Japhat - In Search of a Father.

By Marriat

Printed: 1850

Publisher: Richard Bentley. London

Dimensions 12 × 17 × 2.5 cm

Language: English

Size (cminches): 12 x 17 x 2.5

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Item information


Red calf spine and corners with black title plate, raised and gilt banding, ornate decoration and gilt lettering. Red and brown marbled boards, end papers and page edges.

F.B.A. provides an in-depth photographic presentation of this item to stimulate your feel and touch. More traditional book descriptions are immediately available.

A well kept very early edition

Japhet in search of a father” is the name of a novel published in 1836 by Capt. Frederick Marryat, an English naval officer. It represents the efforts of a “foundling” (a child deserted by unknown parents) to find his father. Japhet’s father, “when finally found, turns out to be a testy old East India officer’.

Captain Frederick Marryat was an English novelist, a contemporary and acquaintance of Charles Dickens, noted today as an early pioneer of the sea story. He is now known particularly for the semi-autobiographical novel Mr Midshipman Easy and his children’s novel The Children of the New Forest. After trying to run away to sea several times, he was permitted to enter the Royal Navy in 1806, as a midshipman on board HMS Imperieuse. In 1829 he was commanding the frigate HMS Ariadne on a mission to search for shoals around the Madeira and Canary Islands. This was an uninspiring exercise, and between that and the recent publication of his first novel, The Naval Officer he decided to resign his commission and take up writing full time. Other works include The King’s Own, Newton Forster; or, The Merchant Service, Peter Simple, and The Three Cutters, Jacob Faithful, The Pacha of Many Tales, Japhet, in Search of a Father, The Pirate, The Phantom Ship, Poor Jack, Masterman Ready, Percival Keene, The Privateersman and The Mission; or, Scenes in Africa.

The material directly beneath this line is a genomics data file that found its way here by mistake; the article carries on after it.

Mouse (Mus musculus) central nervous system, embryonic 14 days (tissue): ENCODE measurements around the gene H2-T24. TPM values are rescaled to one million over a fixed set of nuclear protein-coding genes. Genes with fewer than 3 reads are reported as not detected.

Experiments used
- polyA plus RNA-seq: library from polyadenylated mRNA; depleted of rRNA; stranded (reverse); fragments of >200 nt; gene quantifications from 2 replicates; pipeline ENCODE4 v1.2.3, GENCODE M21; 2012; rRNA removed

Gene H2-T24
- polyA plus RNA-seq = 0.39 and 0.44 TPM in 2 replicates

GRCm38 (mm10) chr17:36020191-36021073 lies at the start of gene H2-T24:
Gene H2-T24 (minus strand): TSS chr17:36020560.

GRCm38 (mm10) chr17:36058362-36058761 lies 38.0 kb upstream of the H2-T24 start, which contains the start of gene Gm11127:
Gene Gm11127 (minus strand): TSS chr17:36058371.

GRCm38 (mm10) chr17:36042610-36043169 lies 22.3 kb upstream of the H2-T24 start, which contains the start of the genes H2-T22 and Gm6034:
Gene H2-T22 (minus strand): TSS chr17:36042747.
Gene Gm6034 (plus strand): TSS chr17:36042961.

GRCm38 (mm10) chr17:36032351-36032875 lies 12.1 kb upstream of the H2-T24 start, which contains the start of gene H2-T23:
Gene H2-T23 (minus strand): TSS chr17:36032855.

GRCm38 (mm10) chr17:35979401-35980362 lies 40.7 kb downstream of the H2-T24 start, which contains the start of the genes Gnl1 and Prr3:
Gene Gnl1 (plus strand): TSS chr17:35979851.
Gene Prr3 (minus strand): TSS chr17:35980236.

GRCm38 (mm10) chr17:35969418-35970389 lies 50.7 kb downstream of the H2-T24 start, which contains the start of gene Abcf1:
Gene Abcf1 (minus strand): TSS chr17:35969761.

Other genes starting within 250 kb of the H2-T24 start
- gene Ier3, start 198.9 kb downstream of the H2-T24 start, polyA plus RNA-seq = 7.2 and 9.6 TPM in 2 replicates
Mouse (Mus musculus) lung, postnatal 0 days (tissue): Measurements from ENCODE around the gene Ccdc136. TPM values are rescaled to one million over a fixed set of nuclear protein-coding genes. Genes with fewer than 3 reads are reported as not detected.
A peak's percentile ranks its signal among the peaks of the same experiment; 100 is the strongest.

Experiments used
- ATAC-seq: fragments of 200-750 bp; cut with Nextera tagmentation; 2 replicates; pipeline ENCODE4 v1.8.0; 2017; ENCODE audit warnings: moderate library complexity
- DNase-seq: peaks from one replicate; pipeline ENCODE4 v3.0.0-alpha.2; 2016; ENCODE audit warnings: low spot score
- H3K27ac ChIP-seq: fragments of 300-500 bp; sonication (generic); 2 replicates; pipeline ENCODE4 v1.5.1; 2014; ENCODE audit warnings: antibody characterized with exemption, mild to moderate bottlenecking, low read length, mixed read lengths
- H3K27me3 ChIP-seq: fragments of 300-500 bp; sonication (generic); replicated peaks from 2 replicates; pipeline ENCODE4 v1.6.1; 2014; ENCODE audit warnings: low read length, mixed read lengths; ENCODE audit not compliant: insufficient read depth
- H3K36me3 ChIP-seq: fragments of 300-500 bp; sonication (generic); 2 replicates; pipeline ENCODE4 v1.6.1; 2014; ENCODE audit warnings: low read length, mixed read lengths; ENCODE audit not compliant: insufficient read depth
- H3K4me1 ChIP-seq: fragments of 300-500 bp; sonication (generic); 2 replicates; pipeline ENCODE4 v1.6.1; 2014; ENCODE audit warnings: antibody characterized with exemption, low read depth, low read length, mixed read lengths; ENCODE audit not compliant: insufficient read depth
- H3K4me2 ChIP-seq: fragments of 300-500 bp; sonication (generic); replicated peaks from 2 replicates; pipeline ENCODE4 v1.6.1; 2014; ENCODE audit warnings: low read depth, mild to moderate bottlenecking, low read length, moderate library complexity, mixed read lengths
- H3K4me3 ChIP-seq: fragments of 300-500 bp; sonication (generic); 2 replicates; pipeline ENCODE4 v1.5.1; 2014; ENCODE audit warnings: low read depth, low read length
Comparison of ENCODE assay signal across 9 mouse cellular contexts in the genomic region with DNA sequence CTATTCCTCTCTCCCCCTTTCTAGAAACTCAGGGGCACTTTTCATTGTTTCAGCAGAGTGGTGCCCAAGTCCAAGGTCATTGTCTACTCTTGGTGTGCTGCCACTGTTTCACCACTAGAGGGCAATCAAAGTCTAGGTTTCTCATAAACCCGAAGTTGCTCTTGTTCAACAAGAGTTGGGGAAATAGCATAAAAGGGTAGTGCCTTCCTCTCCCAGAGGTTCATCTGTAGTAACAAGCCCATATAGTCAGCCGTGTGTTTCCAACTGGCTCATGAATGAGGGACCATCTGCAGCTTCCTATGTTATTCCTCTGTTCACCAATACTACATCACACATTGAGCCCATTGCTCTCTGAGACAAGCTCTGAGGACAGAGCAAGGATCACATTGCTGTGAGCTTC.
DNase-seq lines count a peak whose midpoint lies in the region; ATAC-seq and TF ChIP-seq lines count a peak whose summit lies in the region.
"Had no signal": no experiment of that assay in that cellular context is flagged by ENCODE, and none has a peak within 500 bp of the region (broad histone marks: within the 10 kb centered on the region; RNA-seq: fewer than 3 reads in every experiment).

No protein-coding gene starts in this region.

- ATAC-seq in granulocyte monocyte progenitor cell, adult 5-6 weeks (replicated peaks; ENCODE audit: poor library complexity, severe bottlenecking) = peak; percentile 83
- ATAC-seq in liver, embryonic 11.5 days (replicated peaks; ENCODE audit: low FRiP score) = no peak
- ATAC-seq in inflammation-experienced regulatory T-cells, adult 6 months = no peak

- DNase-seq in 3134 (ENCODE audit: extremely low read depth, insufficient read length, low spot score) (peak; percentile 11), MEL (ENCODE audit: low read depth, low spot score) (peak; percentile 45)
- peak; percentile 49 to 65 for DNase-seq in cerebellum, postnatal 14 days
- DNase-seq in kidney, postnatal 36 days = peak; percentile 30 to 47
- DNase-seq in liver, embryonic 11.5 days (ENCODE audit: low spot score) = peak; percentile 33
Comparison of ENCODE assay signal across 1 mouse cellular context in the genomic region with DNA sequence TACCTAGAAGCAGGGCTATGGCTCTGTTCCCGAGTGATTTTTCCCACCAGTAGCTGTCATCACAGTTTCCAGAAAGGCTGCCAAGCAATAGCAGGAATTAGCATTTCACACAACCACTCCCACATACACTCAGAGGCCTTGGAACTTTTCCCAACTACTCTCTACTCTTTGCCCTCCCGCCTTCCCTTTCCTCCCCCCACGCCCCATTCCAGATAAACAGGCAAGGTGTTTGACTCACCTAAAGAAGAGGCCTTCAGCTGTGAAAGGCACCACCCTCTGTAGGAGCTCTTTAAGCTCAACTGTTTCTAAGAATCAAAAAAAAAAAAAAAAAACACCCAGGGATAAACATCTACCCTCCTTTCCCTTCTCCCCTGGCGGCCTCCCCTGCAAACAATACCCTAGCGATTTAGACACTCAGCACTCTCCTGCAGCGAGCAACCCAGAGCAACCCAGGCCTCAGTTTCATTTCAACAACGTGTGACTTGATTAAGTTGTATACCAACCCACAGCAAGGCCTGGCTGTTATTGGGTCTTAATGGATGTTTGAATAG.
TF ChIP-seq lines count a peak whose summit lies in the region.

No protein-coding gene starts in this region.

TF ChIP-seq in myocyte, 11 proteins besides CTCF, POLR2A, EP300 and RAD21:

Together with William Cardell in England and Herman Melville in America, Marryat helped shape the genre of sea stories later popularized by Joseph Conrad, C. S. Forester, Dudley Pope, and Patrick O’Brian. In Ulysses (1987), Hugh Kenner notes the popularity of his fictions: “Though the allusion seems recondite now, we are to imagine that this was a boy’s book for Mulligan. Many Marryat titles abounded in cheap reprint as late as the 1930s

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